Extractive sectors: how to avoid, reduce and offset impacts on biodiversity?

The extraction of ores, minerals and metals is an essential link in the supply chain for industries as varied as construction, aerospace, the car industry, electronic components, jewellery and renewable energy.

The extractive industry is the economic sector that includes the exploration and exploitation of mines and quarries. It concerns the extraction of roks, minerals, rare earth elements and metals. 9 of the 16 BIODEV2030 countries have identified the extractive industry as a main economic sector behind the development of the country, but also as a cause of biodiversity loss: Burkina Faso, Gabon, Guinea, Guyana, Madagascar, Mozambique, Senegal ,Tunisia and Uganda.


Global demand for mineral commodities remains strong. Africa is home to 30% of the world’s reserves1 and is still a priority area for investment. Mining companies set up business there and take part in the economic and social development of the countries concerned. By way of example, the mining sector employs more than 500,000 people in Madagascar, including both the industrial and small-scale mining sectors; in Burkina Faso, gold alone accounts for 11% of the country’s GDP2; while Guinea is the second-largest exporter of bauxite in the world and has two-thirds of the world’s resources3.

In recent years, the entire extractive value chain (buyers, banks, State, industrial companies and small-scale organizations) has begun to reinforce its practices. In particular, to respond to challenges facing the environment and society, but also those linked to the loss of biodiversity.The operational, reputational, marketing, legal and financial risks identified are behind such changes to its practices. However, mining activities continue to greatly impact biodiversity.


Share of small-scale mines in global mining production

Source (in french): Jean-Pierre Boris. (2018, June 30). Revelations on African artisanal mining [Radio program]. RFI.


Mining & quarrying have an impact on biodiversity at several levels in terms of time and space. The entire life cycle of an extractive project has an impact on ecosystems. And the impact is not limited to the extractive site alone, but rather applies on a regional and even global scale.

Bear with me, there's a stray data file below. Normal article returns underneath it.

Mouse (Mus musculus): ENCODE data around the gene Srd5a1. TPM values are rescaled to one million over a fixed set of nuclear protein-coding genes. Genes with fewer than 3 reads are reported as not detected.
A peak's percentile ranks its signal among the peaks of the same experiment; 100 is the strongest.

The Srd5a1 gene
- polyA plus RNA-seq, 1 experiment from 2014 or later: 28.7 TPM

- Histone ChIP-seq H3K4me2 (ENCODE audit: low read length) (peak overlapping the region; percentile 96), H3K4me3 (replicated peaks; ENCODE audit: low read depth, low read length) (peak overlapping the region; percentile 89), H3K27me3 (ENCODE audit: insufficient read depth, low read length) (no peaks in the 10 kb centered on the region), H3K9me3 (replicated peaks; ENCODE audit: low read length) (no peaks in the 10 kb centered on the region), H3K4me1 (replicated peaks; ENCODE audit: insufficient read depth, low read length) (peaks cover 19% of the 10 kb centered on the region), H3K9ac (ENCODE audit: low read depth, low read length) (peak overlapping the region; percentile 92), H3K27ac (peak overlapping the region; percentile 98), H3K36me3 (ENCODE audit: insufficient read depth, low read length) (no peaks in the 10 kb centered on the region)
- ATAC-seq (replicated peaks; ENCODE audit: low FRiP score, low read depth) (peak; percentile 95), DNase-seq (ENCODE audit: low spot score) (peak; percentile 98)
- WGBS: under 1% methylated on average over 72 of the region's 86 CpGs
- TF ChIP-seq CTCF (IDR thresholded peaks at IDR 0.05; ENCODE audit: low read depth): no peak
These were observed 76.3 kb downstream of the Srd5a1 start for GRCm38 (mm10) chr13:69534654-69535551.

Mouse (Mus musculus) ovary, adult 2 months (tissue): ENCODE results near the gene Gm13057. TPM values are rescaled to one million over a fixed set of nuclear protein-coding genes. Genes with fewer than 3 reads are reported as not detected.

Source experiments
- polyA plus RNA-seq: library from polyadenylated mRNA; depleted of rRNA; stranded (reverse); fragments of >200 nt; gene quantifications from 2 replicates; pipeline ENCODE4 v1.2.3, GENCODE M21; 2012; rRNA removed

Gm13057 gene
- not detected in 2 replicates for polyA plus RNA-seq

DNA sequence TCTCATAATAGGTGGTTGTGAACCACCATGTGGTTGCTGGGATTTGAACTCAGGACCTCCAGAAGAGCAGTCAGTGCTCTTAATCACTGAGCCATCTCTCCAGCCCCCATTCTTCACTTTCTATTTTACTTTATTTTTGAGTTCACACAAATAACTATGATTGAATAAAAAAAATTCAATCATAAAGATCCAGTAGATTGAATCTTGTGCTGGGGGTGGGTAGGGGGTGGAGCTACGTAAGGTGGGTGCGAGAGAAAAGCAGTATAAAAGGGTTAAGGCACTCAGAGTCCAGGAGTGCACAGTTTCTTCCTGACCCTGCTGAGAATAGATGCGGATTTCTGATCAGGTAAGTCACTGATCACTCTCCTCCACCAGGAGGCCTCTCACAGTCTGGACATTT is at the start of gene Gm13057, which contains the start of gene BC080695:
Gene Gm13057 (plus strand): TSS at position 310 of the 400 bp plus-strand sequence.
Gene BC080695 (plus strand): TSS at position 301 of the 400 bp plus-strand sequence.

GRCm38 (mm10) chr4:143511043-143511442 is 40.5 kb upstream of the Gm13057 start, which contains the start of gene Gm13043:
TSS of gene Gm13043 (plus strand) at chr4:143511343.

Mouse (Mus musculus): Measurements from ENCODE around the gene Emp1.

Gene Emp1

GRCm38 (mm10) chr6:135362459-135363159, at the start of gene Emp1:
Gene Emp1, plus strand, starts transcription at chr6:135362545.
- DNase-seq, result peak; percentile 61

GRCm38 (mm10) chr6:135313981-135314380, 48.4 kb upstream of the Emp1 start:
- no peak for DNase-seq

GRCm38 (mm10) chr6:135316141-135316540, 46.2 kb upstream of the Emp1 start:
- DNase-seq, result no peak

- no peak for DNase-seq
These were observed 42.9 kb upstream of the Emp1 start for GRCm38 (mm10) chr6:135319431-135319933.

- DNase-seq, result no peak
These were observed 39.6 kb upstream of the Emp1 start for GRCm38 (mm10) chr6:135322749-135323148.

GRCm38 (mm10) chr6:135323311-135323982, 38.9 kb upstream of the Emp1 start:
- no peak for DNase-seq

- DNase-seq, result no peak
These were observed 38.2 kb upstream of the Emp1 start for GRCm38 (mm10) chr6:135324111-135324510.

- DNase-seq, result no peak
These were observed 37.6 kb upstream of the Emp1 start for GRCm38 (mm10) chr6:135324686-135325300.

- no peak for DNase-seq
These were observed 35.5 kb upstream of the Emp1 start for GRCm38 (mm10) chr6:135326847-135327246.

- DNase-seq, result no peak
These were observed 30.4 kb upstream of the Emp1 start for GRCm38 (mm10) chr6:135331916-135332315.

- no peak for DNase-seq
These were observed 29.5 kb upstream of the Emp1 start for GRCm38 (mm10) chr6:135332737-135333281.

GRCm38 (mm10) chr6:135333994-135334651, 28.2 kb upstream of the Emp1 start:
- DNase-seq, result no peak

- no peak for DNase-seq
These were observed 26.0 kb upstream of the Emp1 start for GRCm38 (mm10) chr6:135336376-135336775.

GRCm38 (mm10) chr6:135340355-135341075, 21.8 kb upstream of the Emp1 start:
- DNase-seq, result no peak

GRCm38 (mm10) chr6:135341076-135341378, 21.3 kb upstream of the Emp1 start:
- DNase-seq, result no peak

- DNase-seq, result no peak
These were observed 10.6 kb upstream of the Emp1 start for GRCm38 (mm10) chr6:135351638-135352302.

The direct activities carried out in the extractive sector (extraction, processing and storage of minerals) destroy and contaminate ecosystems and the species living in them through chemical and physical discharges (dust, aerosols, mercury and cyanide, etc.). Forests, wetlands and mangroves, arid areas, coral reefs, freshwater and open sea: the mining sector leaves no ecosystem unharmed. The development of infrastructure associated with extractive sites (roads and pipelines, etc.) increases threats to biodiversity that include habitat destruction and fragmentation.

50 million km²

Land area impacted by industrial mining

Source (in french): SystExt, Rapport d’étude controverses minières, novembre 2021, 162p.


Extractive operations have negative impacts on biodiversity caused by the following:

1. The choice of production site: destruction and fragmentation of exploited ecosystems. Indeed, sites should be chosen not only according to the deposits present, but also to the ecological impact of the ecosystems being destroyed.

2. The type of exploitation (industrial, semi-mechanised, small-scale) and the means of exploitation (e.g. chemicals used for mineral extraction and waste treatment). Pollution from the mining industry must be controlled, reduced or eliminated.

3. Means and routes for the transport of minerals and waste. As operations already have a very high impact on the extraction area, new developments should be allowed only near existing transport routes.



  • Avoiding areas of high biodiversity value for the implementation of mining sites
  • Applying the “avoid/reduce/compensate” sequence with the objective of “no net loss of biodiversity”
  • Sound chemical management, reducing mercury use in small-scale mines by 80% as an example
  • Post-mining damage repair and restoration: restore at least 80% of the mine surface in the last year of the concession

Sources :

1 Maréchal Louis, “Does the mining sector mean development for Africa? ”, Foreign Policy, 2013/2 (Summer), pp. 85-98. DOI: 10.3917/pe.132.0085.

2 Directorate General of the Treasury. (2020) The mining sector in Gabon. Ministry of the Economy, Finance and Recovery. (accessed on 24/01/2022)

3 Ministry for Investments and Public-Private Partnerships of Guinea. Sectoral presentation: Mines. (accessed on 24/01/2022)

Crédit photo : ISSEMBE SONIER / AFD